203 F2d 225 Hanes v. Pace

203 F.2d 225

92 U.S.App.D.C. 131

HANES,

v.

PACE, Secretary of the Army.

No. 11557.

United States Court of Appeals, District of Columbia Circuit.

Argued Jan. 27, 1953.

Decided March 12, 1953.

Richard L. Merrick, Washington, D.C., with whom Thomas H. King, Washington, D.C., was on the brief, for appellant.

David Orlikoff, Attorney, Department of Justice, Washington, D.C., pro hac vice, by special leave of Court, with whom Charles M. Irelan, U.S. Atty., Washington, D.C., was on the brief, for appellee. Peter C. Charuhas, Attorney, Department of Justice, and William E. Kirk, Jr., Asst. U.S. Atty., Washington, D.C., entered appearances for appellee.

Joseph M. Howard, Asst. U.S. Atty., Washington, D.C., at the time brief was [92 U.S.App.D.C. 132] filed, also entered an appearance for appellee.

Before PROCTOR, FAHY and WASHINGTON, Circuit Judges.

PROCTOR, Circuit Judge.

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1

This appeal is from a summary judgment in favor of Pace, Secretary of the Army, defendant in the District Court and appellee here.

2

As the result of proceedings under Act of July 29, 1941, Public Law 190,1 Hanes, Appellant, while a lieutenant colonel in the Regular Army of the United States, serving in England during the late war, was officially notified (November 22, 1943) that he had been recommended for removal from the active list of the Army, but that prior to final action of the War Department it was desired to ascertain whether he preferred to avail himself of the voluntary retirement provisions afforded by law2 under Army Regulation 605-245.3 Complying with the direction to reply within three days, Hanes did in writing indicate his desire to retire under the provisions of the regulation. Accordingly on December 30, 1943, he was ordered retired from active duty, effective April 30, 1944, after expiration of his accumulated leave.

3

However, following the formal request for retirement or after it became effective, Hanes made a series of unsuccessful moves, apparently designed to restore him to an active duty status. These included (1) a request for a court of inquiry to review evidence before the board redommending his removal from active duty, concerning which Hanes now contends the evidence was insufficient and the proceedings invalid and 'fraudulent'; (2) a request under Army Regulation 605-245 to withdraw his application for retirement; (3) an application for correction of military record under provisions of Sec. 207 of the Legislative Reorganization Act of 1946;4 (4) an application for consideration and hearing before a Board of Review pursuant to Sec. 107 of the Act of June 29, 1948.5

4

Finally, May 21, 1951, some seven years after the order of retirement, Hanes filed his complaint in the District Court. He alleged[92 U.S.App.D.C. 133] with considerable particularity the facts we have recited; denied the truth of charges before the so-called reclassification board of failure and inattention in performing his military duties, and attacked in detail the regularity, sufficiency and validity of proceedings resulting in the recommendation by the board of general officers, provided by Act of July 29, 1941, for his removal from the active list under that statute. Further, Hanes charged that he was arbitrarily and unlawfully retired and has been deprived of the difference between retired and active duty pay and allowances, amounting to some $375 per month from April 18, 1944 (aggregating about $32,000 at time of suit).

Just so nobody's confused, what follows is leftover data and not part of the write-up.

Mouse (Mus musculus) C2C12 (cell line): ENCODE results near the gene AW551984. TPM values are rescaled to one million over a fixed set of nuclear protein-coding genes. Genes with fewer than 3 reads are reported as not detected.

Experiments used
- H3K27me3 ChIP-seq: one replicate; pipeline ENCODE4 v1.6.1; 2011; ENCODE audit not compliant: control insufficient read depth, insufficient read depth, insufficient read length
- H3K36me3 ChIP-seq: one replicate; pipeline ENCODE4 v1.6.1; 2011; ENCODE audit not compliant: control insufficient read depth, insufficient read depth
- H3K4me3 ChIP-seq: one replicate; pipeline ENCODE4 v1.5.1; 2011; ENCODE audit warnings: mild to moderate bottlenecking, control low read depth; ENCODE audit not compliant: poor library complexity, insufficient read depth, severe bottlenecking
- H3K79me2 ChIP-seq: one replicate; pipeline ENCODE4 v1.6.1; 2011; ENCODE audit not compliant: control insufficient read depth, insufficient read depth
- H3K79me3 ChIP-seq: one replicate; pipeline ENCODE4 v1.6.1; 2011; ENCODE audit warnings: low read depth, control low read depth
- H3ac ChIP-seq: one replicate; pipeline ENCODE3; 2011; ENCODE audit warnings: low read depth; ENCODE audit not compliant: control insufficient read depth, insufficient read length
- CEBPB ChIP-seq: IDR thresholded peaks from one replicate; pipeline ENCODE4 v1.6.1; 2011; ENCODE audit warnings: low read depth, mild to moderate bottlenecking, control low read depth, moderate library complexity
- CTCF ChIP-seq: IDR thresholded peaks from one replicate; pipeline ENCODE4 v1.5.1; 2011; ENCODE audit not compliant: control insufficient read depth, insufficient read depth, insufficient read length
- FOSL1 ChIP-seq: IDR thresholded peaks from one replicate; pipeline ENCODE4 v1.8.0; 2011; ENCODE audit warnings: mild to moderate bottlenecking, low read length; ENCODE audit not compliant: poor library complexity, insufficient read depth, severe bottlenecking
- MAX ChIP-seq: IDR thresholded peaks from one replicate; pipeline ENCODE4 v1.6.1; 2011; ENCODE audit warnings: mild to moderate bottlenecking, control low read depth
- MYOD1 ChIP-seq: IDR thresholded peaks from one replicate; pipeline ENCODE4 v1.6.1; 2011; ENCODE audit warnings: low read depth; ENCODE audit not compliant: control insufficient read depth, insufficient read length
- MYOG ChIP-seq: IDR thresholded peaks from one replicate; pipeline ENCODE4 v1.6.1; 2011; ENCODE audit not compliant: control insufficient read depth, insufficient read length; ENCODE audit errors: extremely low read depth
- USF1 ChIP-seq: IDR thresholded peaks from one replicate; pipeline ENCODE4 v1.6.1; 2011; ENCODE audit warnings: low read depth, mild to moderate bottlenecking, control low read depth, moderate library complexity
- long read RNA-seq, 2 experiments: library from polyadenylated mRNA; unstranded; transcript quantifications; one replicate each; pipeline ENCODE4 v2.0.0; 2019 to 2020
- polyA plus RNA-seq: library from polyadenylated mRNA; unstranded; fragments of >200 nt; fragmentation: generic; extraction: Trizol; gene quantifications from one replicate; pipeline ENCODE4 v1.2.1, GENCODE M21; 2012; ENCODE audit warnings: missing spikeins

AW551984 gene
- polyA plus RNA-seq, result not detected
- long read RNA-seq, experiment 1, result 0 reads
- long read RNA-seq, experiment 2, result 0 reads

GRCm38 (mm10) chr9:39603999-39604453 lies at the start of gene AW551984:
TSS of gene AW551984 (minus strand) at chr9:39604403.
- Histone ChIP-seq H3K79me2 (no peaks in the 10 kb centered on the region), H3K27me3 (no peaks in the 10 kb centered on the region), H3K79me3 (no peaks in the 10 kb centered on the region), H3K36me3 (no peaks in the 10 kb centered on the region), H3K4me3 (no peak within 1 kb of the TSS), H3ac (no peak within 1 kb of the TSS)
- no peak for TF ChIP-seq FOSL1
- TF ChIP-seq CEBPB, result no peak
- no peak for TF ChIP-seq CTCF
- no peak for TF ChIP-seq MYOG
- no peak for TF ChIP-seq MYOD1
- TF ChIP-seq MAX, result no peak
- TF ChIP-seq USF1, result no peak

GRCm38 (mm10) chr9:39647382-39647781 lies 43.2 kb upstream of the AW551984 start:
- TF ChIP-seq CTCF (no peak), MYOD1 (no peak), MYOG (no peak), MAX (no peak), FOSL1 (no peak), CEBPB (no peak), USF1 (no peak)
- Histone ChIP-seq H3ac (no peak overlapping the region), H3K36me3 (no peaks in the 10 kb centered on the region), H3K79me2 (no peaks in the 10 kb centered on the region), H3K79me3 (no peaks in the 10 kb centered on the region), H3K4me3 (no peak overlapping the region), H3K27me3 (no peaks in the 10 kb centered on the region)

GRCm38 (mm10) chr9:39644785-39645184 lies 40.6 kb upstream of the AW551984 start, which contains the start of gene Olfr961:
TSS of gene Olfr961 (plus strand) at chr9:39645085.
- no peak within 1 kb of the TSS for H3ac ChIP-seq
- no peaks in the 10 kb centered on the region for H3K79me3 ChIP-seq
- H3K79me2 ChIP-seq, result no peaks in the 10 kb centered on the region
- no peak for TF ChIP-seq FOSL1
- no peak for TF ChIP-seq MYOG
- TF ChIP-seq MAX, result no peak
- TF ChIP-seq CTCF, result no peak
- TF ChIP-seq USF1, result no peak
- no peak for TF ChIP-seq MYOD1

5

Concerning his notice to the War Department of a desire to retire voluntarily, Hanes alleged that it was made 'under * * * compulsion and duress' to state his wishes respecting retirement within three days, and at a time when he was extremely anxious to visit his ill wife and when he was 'nearly exhausted' from efforts to obtain a fair and impartial consideration of his case; therefore he charges that he was deprived of his free will in reaching the decision to retire rather than to further oppose removal from the active list of the Army.

6

Finally, the complainant prayed for (1) a determination and declaration as to his military status, especially with reference to the legality of his retirement; (2) an injunction restoring him to the active list of the Army and benefits which would have accrued without retirement; and (3) a 'determination' that he was entitled to the difference between his retired and active service pay.

7

Answering, the defendant denied all allegations of the complainant relating to charges of illegality (1) in proceedings culminating in the recommendation by the board of general officers for Hanes' removal from active service and (2) in his retirement. Further, he attacked the complaint as failing to state a claim upon which relief could be granted, and lack of jurisdiction in the court over the subject matter. The defendant also filed a motion, supported by affidavit, for summary judgment upon the ground there was no genuine issue of material fact and the defendant was entitled to judgment as a matter of law. The motion was granted and the complaint dismissed upon grounds that the court was without jurisdiction (1) to restore Hanes to the active list of the Army, citing cases;6 or (2) to declare the legality of Hanes' retirement, for the Declaratory Judgment Act does not confer jurisdiction in the courts over cases in which it did not exist before such enactment, citing Clark v. Memolo, 1949, 85 U.S.App.D.C. 65, 174 F.2d 978, with cases therein referred to; and (3) to determine Hanes' claim for the difference between his active and retired pay, since such determination is within the [92 U.S.App.D.C. 134] exclusive jurisdiction of the Court of Claims.7

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8